One of my sillier goals this year was at least once shake the multi million dollar mitt of the adonis that is Sonny Bill Williams. Little did I realise how significant the handshake would turn out to be today.
Have you seen inside Chiefs HQ at Ruakura? Try to imagine the inside of a seventies, formica walled office building without heating that smells of linament and you're there.
We went along to the press conference where SBW was widely tipped to announce that he was going to leave the Chiefs, head to the Panasonic club in Japan, then on to league. There he announced that he was going to leave the Chiefs, head to the Panasonic club in Japan, then on to league. For some reporters, the goal was to get the unique soundbite, for the photographers it was to get a picture of SBW's face for a change, the rugby union it was about looking in control of the situation, but for me it was about getting a handshake.
After the press conference I gingerly approached him and achieved my silly little goal.
It's been a great day, and I am genuinely thankful for the experience.
Just 12 hours ago, our radio show was awarded the New Zealand radio award.
This year the awards were again online, so our station all huddled around a laptop tucking into a generous supply of chips and nuts and watched as award after award was read out.
As usual, the 'best breakfast show' was one of the last, by the time our finalists were read out, I'd travelled through every emotional extreme. My mind was racing....
Hamilton is a great spot for comedy shows, it would seem. We've hosted the comedic greats here - Billy Connolly, Tom Lehrer, Danny Bhoy, Dai Henwood, Roger Hall and the latest one just this week, the Hamilton City Council meeting.
Obviously spurred on Mayor Hardaker's latest waxings over the Hamilton arts scene, the Hamilton City Councillors wrote, produced and performed one of the most staggering comedies ever just this very week. I missed the opening credits, but I think it was called 'How to commit political suicide as publicly as possible'.
Imagine my delight when I could watch this one from the comfort of my own computer!
The show started normally enough with some good, impassioned debate from councillors Forsyth, O'Leary and Macpherson. (I'm actually becoming quite worried that I'm agreeing with Dave MacPherson moreand more these days.) Gordon Chesterman argued passionately against me having the right to know his wealth and I thought Mayor Hardaker directed a pretty tight show with a firm hand on the procedural tiller and an endless supply of icy glares at the ready.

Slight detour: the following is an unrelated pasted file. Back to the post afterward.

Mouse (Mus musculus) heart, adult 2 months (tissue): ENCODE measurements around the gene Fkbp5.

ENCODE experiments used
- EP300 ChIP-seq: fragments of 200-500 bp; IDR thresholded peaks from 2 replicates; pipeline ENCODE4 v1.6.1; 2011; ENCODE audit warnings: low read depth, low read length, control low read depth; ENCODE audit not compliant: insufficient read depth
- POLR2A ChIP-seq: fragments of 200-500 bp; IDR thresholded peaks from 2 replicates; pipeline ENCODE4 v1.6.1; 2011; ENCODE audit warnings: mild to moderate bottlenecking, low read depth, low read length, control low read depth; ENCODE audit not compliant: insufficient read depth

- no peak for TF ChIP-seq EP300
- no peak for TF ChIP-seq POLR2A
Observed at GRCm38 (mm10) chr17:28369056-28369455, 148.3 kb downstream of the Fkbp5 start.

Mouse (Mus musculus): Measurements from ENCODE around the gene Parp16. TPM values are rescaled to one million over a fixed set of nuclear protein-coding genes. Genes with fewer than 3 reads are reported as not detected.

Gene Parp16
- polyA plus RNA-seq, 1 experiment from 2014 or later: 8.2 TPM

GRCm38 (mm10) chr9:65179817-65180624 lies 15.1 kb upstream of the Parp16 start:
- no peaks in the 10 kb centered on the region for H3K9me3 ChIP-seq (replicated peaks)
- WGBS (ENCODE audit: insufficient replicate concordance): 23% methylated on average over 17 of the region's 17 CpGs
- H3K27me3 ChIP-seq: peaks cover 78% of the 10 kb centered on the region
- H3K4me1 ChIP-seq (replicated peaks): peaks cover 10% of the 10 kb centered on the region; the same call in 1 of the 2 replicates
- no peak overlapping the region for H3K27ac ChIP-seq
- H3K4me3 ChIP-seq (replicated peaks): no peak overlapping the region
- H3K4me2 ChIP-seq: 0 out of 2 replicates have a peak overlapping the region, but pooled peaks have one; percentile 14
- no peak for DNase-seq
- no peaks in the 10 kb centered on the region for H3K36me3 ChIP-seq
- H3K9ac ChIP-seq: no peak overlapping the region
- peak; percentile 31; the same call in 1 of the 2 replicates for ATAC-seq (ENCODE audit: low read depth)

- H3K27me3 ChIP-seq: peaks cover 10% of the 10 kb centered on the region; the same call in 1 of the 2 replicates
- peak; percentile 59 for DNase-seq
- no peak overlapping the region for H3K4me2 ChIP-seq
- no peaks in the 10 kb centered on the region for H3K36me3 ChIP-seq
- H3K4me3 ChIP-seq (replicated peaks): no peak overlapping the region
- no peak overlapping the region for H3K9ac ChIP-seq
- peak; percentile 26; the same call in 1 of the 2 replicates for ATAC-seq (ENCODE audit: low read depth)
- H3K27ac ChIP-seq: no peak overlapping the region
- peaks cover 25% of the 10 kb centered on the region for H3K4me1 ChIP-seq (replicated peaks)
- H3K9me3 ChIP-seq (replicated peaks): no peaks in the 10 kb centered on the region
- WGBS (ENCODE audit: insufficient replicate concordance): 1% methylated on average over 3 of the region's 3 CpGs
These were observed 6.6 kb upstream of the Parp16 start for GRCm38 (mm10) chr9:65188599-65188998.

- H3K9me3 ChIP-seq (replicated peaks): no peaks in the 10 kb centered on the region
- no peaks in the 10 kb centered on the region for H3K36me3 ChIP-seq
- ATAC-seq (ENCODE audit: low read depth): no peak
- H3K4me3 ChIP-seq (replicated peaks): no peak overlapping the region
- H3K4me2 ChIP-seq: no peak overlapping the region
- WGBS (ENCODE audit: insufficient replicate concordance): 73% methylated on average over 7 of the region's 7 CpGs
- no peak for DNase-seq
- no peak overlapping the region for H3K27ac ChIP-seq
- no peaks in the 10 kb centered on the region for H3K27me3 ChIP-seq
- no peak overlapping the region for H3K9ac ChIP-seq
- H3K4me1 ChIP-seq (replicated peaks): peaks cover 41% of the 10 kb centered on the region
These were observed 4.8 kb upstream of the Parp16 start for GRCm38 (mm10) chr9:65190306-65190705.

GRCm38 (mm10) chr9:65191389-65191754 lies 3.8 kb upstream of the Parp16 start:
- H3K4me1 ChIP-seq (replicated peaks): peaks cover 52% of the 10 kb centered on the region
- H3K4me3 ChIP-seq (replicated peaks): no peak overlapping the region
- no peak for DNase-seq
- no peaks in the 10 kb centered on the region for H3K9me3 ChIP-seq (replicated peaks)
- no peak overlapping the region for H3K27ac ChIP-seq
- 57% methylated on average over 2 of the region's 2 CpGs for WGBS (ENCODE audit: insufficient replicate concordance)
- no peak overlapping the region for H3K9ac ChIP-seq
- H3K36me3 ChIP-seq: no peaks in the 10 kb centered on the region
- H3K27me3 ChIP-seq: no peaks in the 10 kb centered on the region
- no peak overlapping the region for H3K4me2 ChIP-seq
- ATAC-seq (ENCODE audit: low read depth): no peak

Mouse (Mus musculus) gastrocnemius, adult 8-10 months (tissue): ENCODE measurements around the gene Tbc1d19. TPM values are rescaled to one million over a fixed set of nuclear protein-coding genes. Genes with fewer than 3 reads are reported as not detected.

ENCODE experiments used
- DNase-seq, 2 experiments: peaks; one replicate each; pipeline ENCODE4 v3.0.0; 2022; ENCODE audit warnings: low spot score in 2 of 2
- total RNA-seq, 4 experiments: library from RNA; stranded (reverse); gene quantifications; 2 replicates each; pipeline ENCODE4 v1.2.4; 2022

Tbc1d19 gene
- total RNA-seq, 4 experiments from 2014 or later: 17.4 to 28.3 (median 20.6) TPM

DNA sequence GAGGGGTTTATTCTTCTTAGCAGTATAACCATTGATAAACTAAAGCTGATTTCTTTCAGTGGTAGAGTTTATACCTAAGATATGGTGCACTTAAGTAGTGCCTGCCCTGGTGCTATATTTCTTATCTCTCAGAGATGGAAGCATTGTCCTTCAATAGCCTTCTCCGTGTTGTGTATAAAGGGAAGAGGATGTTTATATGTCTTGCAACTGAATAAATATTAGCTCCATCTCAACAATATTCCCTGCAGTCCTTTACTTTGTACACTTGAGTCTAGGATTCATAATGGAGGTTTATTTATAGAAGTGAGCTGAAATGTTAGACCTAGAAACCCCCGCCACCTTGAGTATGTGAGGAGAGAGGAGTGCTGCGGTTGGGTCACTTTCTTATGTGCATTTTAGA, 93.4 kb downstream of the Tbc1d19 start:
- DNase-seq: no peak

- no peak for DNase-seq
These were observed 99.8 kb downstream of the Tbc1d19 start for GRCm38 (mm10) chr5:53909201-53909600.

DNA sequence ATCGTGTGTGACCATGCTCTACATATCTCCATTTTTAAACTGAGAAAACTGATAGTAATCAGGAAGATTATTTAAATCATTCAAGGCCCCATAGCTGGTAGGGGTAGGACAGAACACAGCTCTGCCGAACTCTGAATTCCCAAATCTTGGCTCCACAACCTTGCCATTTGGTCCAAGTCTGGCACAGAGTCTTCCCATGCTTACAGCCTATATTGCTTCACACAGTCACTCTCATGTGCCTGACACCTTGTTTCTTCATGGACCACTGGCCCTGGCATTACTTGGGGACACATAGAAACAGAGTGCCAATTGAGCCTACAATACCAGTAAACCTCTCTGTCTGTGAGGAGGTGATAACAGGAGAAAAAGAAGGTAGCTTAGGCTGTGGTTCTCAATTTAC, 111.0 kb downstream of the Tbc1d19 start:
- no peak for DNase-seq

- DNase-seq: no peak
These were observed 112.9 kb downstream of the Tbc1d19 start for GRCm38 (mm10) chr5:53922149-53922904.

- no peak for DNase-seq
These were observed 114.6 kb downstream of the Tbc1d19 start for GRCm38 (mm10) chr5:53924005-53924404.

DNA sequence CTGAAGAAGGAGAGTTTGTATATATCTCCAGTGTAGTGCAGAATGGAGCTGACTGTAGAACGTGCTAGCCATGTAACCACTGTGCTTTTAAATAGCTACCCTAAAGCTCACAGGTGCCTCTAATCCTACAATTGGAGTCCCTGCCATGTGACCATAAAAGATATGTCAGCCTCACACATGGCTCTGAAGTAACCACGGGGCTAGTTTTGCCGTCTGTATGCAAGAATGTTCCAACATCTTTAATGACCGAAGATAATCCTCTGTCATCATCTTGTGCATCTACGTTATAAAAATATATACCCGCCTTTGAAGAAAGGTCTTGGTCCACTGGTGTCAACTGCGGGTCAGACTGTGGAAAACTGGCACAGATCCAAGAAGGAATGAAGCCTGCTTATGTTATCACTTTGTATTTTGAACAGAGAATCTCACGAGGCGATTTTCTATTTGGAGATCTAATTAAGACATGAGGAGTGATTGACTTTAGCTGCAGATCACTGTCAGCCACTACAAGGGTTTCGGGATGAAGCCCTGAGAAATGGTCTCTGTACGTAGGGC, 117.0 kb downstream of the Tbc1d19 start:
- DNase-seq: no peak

Then the show took an absurd turn.
If I could afford it, I would shout every Hamilton citizen a fortnight at my mate Murray’s house.
This summer I took my Kharyn and the kids on the great southern trek.
You know THOSE holidays where Dad bores you silly with stories from his highly magnified childhood?. Stories about days spent at 50 foot deep river holes and 17 room castles built in the highest mountains at the hands of a 12 year old boy that (when you finally get there) turn out to be brown stagnant puddles and a few rocks propped up against a vague ditch on a small hill. Yep, I was Dad on a mission to stamp my memories into my kids’ lives. Predictably, and despite my best efforts, the kids would come away with their own memories of the wonderful south. Penny would fall in love with the shops and landscape, Daisy discovered that skinny dipping in fresh cold rivers is a great way to win dare money from Dad, and Max loved the fact that every playground in the South island seems to have a disused tractor in it.
I was able to influence one memory however. My family got to experience my mate Murray. Murray is a great mate, and an even greater bloke. I wanted my kids to see the kind of person their Dad wants to be.
Ah well, it's a vote for comedy.
Don't the election results feel like NZ's waking up after a work do?
We've still got our sensible clothes on but the taste of Winston in our mouths.
Winston is back, and 7 of his friends are there for the ride, commanding a combined salary of one million 78 thousand 400 dollars per annum. Ah well, at least Winston will once again be earning enough to pay the money back.
It's 6. 30am, the morning after the election as I write this blog, and as soon as it's properly light I'm going to ring my mother and give her a stern talking to about voting.
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